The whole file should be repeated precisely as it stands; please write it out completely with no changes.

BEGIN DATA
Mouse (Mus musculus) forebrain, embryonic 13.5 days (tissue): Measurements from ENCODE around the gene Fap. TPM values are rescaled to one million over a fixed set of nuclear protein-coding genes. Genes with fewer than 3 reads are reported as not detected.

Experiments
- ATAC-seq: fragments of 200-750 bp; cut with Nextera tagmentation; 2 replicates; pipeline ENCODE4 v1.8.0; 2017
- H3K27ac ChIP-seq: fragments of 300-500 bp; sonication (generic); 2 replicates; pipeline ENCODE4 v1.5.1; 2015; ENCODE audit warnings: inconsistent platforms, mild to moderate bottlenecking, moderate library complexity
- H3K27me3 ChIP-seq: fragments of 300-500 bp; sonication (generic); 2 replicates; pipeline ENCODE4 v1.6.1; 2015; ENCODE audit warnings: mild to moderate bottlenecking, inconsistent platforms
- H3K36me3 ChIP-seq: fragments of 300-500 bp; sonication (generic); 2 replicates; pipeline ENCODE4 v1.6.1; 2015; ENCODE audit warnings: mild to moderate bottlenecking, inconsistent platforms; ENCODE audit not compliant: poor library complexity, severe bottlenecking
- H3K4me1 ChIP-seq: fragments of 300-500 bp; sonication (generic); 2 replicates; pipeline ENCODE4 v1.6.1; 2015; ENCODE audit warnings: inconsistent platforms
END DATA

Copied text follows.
Mouse (Mus musculus) forebrain, embryonic 13.5 days (tissue): Measurements from ENCODE around the gene Fap. TPM values are rescaled to one million over a fixed set of nuclear protein-coding genes. Genes with fewer than 3 reads are reported as not detected.

Experiments
- ATAC-seq: fragments of 200-750 bp; cut with Nextera tagmentation; 2 replicates; pipeline ENCODE4 v1.8.0; 2017
- H3K27ac ChIP-seq: fragments of 300-500 bp; sonication (generic); 2 replicates; pipeline ENCODE4 v1.5.1; 2015; ENCODE audit warnings: inconsistent platforms, mild to moderate bottlenecking, moderate library complexity
- H3K27me3 ChIP-seq: fragments of 300-500 bp; sonication (generic); 2 replicates; pipeline ENCODE4 v1.6.1; 2015; ENCODE audit warnings: mild to moderate bottlenecking, inconsistent platforms
- H3K36me3 ChIP-seq: fragments of 300-500 bp; sonication (generic); 2 replicates; pipeline ENCODE4 v1.6.1; 2015; ENCODE audit warnings: mild to moderate bottlenecking, inconsistent platforms; ENCODE audit not compliant: poor library complexity, severe bottlenecking
- H3K4me1 ChIP-seq: fragments of 300-500 bp; sonication (generic); 2 replicates; pipeline ENCODE4 v1.6.1; 2015; ENCODE audit warnings: inconsistent platforms